ST. PETERSBURG — The city's next mayor will inherit a slate of economic woes and unresolved issues.
Homelessness and unemployment rates are soaring. Downtown storefronts are increasingly vacant. Foreclosures are rising, as property values continue to fall, leaving craters in the city budget.
Courses will be set for the future of the Tampa Bay Rays, the remaking of the city's iconic Pier and the rehabbing of BayWalk, a downtown cornerstone.
But the city also is better off than many, said Mayor Rick Baker. After years of economic prosperity and growth, Baker said he led a fiscally conservative administration that invested heavily in redevelopment, education and saving for the future.
The city, Baker said, is poised to recover gracefully as the economy rebounds.
"I'm very bullish on where we are," he said. "Do you have challenges? Yes, but in the context of where we were 20 years ago, we didn't have a downtown, Midtown wasn't where it is now, we didn't even have neighborhood plans. … I would be very pleased to take over Jan. 2."
Whether voters agree with Baker could prove to be a critical factor in the outcome of Tuesday's mayoral election.
Candidates Bill Foster and Kathleen Ford are both affluent lawyers trained in the ways of the City Council and community boards.
However, their opinions of Baker and his accomplishments differ sharply.
Baker is supporting Foster, 46, who in return has praised Baker and his administration. He vows to maintain or expand many of Baker's efforts.
"The foundation is very solid," Foster said. "But we always have challenges. The next mayor cannot be satisfied with the status quo. No mayor can rest on the laurels of the previous administration, but you build on the successes which are already in place."
In contrast, Ford, 52, is quick to list a litany of unresolved problems and identify Baker's failures. Her vision for City Hall calls for more police officers, decreased taxes, greater transparency and stricter fiscal management.
But Ford, a longtime Baker rival who lost the 2001 mayor's race to him, is coy about just how divergent her administration will be.
"I'll let the voters decide if they think that is different," she said.
Unlike the current candidates, Baker had no political experience when he became mayor.
A longtime business leader, he set out to reshape the city's economic landscape, luring financial giants and high-tech firms to St. Petersburg's business corridors with tax breaks and cheap land.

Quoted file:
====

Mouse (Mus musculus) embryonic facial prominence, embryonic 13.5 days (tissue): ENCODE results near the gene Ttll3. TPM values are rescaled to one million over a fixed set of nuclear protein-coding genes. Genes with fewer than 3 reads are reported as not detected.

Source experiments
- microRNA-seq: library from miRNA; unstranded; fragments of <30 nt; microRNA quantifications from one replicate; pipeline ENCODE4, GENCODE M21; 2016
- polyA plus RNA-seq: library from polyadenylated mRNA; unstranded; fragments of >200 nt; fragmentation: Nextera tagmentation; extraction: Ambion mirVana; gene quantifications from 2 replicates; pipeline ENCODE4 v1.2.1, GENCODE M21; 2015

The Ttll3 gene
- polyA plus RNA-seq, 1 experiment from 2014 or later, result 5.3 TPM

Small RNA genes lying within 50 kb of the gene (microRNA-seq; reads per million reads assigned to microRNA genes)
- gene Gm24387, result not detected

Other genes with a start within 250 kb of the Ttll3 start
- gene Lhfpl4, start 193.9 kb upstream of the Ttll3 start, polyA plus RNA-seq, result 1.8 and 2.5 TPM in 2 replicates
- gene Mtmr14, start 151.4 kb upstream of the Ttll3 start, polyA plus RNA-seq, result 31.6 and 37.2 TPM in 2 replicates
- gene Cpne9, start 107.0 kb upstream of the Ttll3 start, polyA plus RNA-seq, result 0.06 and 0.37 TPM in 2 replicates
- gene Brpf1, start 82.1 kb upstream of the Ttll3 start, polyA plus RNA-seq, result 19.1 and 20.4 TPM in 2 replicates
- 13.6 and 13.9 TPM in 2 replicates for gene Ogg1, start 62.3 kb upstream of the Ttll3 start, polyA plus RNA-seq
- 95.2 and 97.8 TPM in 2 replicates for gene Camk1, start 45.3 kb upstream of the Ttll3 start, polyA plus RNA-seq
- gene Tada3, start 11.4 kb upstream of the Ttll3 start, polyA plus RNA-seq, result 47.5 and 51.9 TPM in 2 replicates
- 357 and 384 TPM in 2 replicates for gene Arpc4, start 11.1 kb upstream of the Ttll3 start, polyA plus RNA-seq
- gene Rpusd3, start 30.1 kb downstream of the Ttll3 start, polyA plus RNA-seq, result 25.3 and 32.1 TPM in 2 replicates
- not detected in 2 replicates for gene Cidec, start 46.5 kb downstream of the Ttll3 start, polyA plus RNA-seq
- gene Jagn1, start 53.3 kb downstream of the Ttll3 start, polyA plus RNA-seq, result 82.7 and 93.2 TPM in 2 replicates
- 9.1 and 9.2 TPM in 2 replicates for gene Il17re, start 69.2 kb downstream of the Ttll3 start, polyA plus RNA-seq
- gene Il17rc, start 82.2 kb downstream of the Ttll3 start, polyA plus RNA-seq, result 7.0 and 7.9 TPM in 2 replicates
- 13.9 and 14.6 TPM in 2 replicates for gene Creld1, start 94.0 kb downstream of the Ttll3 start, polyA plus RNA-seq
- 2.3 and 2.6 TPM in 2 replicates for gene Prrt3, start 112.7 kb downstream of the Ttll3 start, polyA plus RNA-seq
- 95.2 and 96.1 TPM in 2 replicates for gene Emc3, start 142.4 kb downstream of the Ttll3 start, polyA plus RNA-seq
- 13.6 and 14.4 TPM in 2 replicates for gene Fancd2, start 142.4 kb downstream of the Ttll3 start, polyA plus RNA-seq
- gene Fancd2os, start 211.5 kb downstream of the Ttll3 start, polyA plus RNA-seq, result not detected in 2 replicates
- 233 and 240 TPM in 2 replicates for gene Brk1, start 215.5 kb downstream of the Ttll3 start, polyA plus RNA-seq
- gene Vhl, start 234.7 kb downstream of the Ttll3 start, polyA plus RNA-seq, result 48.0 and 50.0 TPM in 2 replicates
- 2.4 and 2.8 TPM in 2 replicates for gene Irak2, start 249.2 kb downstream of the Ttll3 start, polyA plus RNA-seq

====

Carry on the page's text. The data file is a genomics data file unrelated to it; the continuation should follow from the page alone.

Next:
He focused on education, establishing mentoring programs for students and coordinating relationships between business leaders and schools.
He renamed the city's troubled majority-black neighborhoods Midtown and set out to portray the area as a thriving, diverse enclave.
He expanded the city's tax base and built up robust reserves.
Many of his programs were successful.
Schools improved. In 2001, there were 10 "A" and "B" schools in St. Petersburg. This year, there were 26.
Pinellas County school superintendent Julie Janssen said Baker's initiatives were crucial.
"The relationship and having the additional support, the mentors, the business partners, all of those helped improve achievement," she said.
From 2002 to 2007, unemployment declined. Businesses grew. Condominium towers spurted across downtown, creating a mix of shops, restaurants and homes.
"The Baker era has been a very good era," said former council member Earnest Williams, who served alongside Baker. "We've been fortunate to move the city forward. You can go anywhere now and say St. Petersburg? Hmm, sounds like a nice place."
Voters seem to agree.
In a recent St. Petersburg Times/Bay News 9 poll, 59 percent of voters rated Baker's job performance as good or excellent, up 4 percentage points from a similar June poll.
A majority of voters, 59 percent, said the city was headed in the right direction compared with 24 percent who thought St. Petersburg was on the wrong track.
The poll, conducted by Communications Center Inc. of Lakeland, had a margin of error of 4 percentage points.
But Baker's tenure was not without controversy.
He was frequently criticized for favoring corporations over small businesses and exaggerating his successes.
During his tenure, he reduced funding to city shelters, art organizations and youth programs.